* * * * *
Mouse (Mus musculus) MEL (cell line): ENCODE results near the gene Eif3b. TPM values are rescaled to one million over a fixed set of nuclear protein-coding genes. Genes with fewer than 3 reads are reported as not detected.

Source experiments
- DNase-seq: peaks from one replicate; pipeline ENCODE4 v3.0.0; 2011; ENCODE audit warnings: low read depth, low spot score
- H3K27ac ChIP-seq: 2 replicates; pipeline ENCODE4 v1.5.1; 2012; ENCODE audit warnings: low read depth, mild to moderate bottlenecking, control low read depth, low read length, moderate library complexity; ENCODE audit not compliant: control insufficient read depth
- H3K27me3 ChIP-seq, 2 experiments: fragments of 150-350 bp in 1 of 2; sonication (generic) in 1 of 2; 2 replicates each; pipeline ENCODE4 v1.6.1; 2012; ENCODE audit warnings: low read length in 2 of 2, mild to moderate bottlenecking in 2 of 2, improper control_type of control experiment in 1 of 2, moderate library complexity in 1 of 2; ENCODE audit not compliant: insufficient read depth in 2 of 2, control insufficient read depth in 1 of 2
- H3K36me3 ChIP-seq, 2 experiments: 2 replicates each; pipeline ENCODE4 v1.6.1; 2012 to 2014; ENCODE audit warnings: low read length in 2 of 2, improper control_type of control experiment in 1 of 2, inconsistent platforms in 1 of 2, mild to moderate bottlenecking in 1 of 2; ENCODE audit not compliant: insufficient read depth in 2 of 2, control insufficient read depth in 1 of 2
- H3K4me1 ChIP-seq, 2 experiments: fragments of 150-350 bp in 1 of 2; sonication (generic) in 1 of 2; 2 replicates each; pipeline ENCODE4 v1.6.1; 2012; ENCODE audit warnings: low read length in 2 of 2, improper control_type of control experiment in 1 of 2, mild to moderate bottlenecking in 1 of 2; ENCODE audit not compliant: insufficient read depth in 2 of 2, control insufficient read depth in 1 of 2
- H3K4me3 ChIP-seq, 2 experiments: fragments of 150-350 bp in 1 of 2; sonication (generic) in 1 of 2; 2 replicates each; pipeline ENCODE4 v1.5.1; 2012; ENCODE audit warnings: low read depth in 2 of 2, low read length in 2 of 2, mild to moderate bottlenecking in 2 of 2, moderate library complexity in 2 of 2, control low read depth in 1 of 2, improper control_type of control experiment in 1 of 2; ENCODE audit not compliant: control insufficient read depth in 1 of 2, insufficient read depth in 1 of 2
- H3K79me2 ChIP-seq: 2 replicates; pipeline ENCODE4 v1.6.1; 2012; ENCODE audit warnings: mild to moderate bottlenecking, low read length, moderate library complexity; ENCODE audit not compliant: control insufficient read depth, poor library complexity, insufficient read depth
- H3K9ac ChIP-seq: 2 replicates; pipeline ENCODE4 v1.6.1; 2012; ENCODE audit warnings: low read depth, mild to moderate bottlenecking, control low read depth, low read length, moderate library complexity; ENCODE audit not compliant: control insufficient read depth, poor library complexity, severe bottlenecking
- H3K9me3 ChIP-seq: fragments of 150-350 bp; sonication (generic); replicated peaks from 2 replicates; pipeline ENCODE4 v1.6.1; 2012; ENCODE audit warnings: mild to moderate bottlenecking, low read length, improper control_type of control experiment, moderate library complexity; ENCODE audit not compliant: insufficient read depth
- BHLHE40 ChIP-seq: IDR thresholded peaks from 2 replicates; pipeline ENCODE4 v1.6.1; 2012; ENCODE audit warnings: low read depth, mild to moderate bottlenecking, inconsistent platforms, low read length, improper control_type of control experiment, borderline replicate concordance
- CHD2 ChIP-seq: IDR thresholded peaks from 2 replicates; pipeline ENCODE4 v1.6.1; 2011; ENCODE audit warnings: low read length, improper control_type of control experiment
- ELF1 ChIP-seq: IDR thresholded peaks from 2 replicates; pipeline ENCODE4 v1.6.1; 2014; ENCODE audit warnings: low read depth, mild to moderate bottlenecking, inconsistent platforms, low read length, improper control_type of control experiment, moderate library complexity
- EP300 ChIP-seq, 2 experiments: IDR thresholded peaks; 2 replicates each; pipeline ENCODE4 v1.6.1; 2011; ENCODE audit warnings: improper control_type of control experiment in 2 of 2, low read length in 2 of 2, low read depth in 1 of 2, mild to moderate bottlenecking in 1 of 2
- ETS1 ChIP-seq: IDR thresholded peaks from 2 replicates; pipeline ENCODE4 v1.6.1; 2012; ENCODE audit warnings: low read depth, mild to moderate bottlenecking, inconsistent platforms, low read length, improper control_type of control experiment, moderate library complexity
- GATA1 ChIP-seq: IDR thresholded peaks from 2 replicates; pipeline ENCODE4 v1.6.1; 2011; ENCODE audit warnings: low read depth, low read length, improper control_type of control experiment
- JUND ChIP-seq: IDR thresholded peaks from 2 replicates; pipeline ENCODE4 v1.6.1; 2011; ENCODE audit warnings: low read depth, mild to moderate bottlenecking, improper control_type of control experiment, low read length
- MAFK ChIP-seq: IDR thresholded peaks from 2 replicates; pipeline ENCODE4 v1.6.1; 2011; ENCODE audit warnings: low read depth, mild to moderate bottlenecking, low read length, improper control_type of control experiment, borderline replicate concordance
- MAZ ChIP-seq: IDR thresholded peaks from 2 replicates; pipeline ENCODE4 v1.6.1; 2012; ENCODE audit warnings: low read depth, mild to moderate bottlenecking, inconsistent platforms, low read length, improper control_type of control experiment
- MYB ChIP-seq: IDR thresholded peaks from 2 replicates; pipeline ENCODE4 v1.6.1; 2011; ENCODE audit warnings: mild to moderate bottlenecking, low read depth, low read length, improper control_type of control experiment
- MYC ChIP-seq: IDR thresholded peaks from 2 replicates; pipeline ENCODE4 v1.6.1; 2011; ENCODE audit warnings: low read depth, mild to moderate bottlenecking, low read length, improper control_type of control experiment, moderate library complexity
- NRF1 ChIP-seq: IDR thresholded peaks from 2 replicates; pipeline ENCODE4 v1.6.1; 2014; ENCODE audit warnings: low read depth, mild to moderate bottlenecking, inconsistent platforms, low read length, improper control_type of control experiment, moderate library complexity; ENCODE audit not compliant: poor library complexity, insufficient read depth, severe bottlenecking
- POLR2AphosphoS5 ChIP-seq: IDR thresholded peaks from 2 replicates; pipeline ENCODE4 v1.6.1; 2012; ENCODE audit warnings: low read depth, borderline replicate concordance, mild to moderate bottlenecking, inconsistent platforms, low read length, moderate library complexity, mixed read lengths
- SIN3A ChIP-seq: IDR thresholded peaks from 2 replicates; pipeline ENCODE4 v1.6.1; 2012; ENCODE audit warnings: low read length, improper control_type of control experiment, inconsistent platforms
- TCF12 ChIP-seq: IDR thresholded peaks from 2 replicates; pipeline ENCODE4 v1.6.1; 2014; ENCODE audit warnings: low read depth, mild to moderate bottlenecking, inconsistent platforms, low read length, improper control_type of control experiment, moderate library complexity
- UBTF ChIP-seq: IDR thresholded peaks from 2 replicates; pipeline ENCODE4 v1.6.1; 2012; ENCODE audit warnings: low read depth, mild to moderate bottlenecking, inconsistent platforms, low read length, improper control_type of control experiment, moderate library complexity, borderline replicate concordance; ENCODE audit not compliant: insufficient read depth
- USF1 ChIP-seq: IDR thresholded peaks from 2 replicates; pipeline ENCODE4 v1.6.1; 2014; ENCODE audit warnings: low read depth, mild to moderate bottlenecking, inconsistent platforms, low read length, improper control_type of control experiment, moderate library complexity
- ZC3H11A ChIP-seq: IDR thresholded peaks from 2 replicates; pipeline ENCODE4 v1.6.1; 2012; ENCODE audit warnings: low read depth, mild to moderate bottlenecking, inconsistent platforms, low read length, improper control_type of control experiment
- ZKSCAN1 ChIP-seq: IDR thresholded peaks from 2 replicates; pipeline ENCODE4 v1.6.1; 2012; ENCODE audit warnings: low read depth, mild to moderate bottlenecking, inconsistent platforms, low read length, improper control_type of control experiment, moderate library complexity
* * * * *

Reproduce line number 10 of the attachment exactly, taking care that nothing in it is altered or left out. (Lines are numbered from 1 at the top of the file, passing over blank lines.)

- H3K9ac ChIP-seq: 2 replicates; pipeline ENCODE4 v1.6.1; 2012; ENCODE audit warnings: low read depth, mild to moderate bottlenecking, control low read depth, low read length, moderate library complexity; ENCODE audit not compliant: control insufficient read depth, poor library complexity, severe bottlenecking